I was saddened to hear about the passing yesterday of UK radio legend Mike Allen, whom many were aware had been diagnosed with Alzheimer’s disease when it became public knowledge in 2012.
If you know your UK Hip-Hop history then you will already understand why this man and his 80s shows on London’s Capital Radio were so important to so many, with Allen undoubtedly influencing subsequent British radio giants such as Dave Pearce and Tim Westwood.
I was introduced to Mike Allen (aka The Boss) in the mid-80s by a childhood friend of mine, Johann, who used to ‘borrow’ his older brother’s tapes of the legendary radio show and bring them into school. I’d discovered Hip-Hop some years earlier as a wide-eyed seven-year-old, hearing Grandmaster Flash & The Furious Five’s “The Message” in 1982, and had largely fed my Hip-Hop appetite with the early Streetsounds “Electro” compilations, but checking out Mike Allen opened up my young ears to a whole new world of music.
Growing-up in Milton Keynes, some fifty miles north of London, I had neither the finances or the freedom at the time as a Hip-Hop hungry pre-teen to make the journey into the Big Smoke to visit places like Soho’s infamous Groove Records. I was also too far away from the capital city to be able to tune into the London-based pirate stations of the time that were playing Hip-Hop. But thanks to Mike and his impeccable musical tastes, I could keep up-to-date with the latest fresh sounds simply by plugging some headphones into my dad’s stereo-system, engaging in some creative radio aerial positioning, and pressing play-
and-record on a blank cassette.
I can vividly recall hearing so many brilliant records for the first time on Mike Allen’s Friday / Saturday night shows, including personal favourites such as MC Chill’s “Bust This Rhyme”, Ice-T’s “Dog’N The Wax” and Schoolly D’s “Saturday Night”. I also remember the excitement of playing a newly recorded Mike Allen tape throughout the weekend, waiting to return to school on a Monday to either discuss the latest releases with friends or boast about what you’d heard if they hadn’t managed to catch the show for any reason.
Aside from the actual music, part of the show’s brilliance was down to Mike himself, whose warm, traditionally authoritative style of radio-hosting endeared him to listeners and guest artists alike.
Allen might have looked and sounded like your school geography teacher, but his interest in Hip-Hop and passion for the music he was playing could clearly be heard across the airwaves. At times, Mike sounded just as excited to be introducing his loyal Allen’s Army to a new record as we were to be hearing it.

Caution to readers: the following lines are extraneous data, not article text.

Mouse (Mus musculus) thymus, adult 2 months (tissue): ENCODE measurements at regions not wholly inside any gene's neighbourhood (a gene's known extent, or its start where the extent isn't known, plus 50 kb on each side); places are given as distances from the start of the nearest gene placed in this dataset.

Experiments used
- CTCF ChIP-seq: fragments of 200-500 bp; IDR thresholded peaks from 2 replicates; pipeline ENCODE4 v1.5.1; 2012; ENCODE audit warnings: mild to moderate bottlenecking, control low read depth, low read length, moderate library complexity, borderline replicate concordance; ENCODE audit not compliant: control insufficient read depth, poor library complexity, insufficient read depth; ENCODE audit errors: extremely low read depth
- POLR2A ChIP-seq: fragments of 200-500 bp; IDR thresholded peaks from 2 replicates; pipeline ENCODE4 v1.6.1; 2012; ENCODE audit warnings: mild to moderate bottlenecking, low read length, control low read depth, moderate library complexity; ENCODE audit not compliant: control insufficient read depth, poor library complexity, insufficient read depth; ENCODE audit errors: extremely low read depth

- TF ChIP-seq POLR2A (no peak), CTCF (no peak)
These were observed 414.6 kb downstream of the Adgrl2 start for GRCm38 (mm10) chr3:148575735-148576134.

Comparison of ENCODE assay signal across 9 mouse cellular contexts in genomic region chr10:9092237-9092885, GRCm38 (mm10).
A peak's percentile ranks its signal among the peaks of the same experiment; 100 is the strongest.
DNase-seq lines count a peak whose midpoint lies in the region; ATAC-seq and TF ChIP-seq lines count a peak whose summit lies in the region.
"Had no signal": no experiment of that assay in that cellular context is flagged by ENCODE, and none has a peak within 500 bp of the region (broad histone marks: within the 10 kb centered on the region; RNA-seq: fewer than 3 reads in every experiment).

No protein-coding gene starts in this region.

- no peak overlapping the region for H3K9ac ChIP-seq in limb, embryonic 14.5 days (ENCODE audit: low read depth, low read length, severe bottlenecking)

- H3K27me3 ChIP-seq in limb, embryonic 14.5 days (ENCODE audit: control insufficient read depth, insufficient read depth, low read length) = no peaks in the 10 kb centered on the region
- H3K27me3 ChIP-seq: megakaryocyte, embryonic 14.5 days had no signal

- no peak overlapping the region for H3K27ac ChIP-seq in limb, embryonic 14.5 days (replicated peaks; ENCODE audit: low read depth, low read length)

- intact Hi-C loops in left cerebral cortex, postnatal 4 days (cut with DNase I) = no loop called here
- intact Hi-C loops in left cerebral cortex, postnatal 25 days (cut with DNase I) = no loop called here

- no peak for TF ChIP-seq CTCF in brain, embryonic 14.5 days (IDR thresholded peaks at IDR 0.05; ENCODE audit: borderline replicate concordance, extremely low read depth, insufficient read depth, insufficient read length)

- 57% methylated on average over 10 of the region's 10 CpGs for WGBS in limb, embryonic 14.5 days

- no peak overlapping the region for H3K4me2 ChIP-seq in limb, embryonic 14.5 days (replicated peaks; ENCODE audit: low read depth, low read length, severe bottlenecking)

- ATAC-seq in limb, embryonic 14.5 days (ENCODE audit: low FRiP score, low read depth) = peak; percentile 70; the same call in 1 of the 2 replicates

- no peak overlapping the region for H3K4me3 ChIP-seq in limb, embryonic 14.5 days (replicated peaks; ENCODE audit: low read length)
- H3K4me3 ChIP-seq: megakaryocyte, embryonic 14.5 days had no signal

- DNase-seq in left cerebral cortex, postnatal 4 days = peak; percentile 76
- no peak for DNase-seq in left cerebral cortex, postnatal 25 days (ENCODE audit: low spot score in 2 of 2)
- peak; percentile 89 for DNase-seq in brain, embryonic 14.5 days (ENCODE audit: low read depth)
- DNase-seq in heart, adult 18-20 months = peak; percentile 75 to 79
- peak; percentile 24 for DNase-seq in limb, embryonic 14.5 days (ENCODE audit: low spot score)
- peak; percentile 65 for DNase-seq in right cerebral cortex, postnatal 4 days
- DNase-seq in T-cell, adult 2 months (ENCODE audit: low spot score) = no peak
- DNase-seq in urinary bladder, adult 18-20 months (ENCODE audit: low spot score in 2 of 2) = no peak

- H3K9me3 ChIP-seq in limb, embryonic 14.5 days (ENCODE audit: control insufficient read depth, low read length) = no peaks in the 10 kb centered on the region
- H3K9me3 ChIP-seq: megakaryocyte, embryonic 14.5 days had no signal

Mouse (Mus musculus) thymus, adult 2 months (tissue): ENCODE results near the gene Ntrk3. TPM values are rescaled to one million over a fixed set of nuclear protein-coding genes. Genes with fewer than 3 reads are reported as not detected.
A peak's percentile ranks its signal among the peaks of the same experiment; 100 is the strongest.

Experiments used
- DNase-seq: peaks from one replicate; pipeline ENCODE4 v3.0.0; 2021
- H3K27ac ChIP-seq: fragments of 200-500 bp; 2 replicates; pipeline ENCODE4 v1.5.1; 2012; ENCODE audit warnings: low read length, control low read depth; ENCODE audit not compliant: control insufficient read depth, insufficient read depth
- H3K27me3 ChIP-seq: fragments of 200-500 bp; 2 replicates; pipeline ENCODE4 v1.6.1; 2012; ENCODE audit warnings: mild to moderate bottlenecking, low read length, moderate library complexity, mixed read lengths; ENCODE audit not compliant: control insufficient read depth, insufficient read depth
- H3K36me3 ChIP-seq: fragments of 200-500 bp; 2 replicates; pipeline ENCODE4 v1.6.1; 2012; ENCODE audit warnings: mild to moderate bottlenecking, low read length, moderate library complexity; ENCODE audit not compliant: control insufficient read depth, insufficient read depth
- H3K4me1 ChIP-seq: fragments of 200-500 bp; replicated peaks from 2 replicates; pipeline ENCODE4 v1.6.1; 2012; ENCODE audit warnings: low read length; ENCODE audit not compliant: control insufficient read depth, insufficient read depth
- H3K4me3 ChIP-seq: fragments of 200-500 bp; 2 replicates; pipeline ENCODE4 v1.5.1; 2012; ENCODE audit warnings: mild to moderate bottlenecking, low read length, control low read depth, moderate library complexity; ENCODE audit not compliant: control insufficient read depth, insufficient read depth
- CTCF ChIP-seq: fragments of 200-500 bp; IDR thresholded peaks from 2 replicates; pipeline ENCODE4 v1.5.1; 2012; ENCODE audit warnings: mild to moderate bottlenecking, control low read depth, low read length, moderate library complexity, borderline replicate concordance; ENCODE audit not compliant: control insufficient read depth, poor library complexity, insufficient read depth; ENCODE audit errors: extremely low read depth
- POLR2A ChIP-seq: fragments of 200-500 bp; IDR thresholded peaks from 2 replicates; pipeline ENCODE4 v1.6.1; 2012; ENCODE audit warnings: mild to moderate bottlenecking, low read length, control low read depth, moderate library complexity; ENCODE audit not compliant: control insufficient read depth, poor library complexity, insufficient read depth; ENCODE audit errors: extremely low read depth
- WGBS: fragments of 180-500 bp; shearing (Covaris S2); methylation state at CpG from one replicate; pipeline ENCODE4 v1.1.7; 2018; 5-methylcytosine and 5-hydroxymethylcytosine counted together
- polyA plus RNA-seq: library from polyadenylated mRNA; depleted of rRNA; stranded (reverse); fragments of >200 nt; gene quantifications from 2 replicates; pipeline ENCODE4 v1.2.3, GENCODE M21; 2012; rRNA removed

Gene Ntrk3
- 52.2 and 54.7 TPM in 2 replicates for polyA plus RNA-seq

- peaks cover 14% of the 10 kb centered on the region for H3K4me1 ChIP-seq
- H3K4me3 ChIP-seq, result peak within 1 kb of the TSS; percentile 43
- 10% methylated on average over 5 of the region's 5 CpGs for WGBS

80s favourite DJ Cheese of Profile Records / “Coast To Coast” fame recalled his memories of appearing on Capital Radio with Mike during an interview I did with him in 2013:
“When we were on Mike Allen’s show that was the first time someone had really given me full access to do what I wanted to do at a radio station. That was huge to me back then. Plus, it was big to me to meet Mike Allen. I mean, at the time I didn’t realise exactly how big he was in the UK until after we’d left the station and people were telling me more about him and what he was doing at the time with his radio show. But even before that, I was still excited to meet Mike because that was the first time I’d ever deejay-ed live on a radio station. So I was excited about being given that opportunity. Then when we were on air and I started to see the phonelines lighting-up and saw the amount of people that were calling in, that was another mind-blowing experience for me. Those moments on Mike Allen’s show were some of my best moments in Hip-Hop.”
Mike Allen wasn’t the first person to bring Hip-Hop to the UK. Neither was he the first person to play Hip-Hop on British radio. But what Mike Allen did do was provide a then underground musical phenomenon with a mainstream radio platform, helping Hip-Hop to spread further and faster across the country than it might have done without those important hours of exposure on London weekend radio.
I’m sure he didn’t know it at the time, but whilst Mike was tucked away in a Capital Radio studio playing the latest Just-Ice record, he was also leaving a lasting impact on a generation of listeners, helping to shape our personal Hip- Hop histories, introducing us to artists that would influence our lives and creating his own legacy that would be remembered and treasured by many years later.
Personally, I will forever be grateful for the part Mike Allen played in those early days of my own Hip-Hop journey, entertaining and educating me in equal measures.
Mr. Allen, I salute you – may you rest in peace.
1986 Mike Allen interview with DJ Cheese & Word Of Mouth.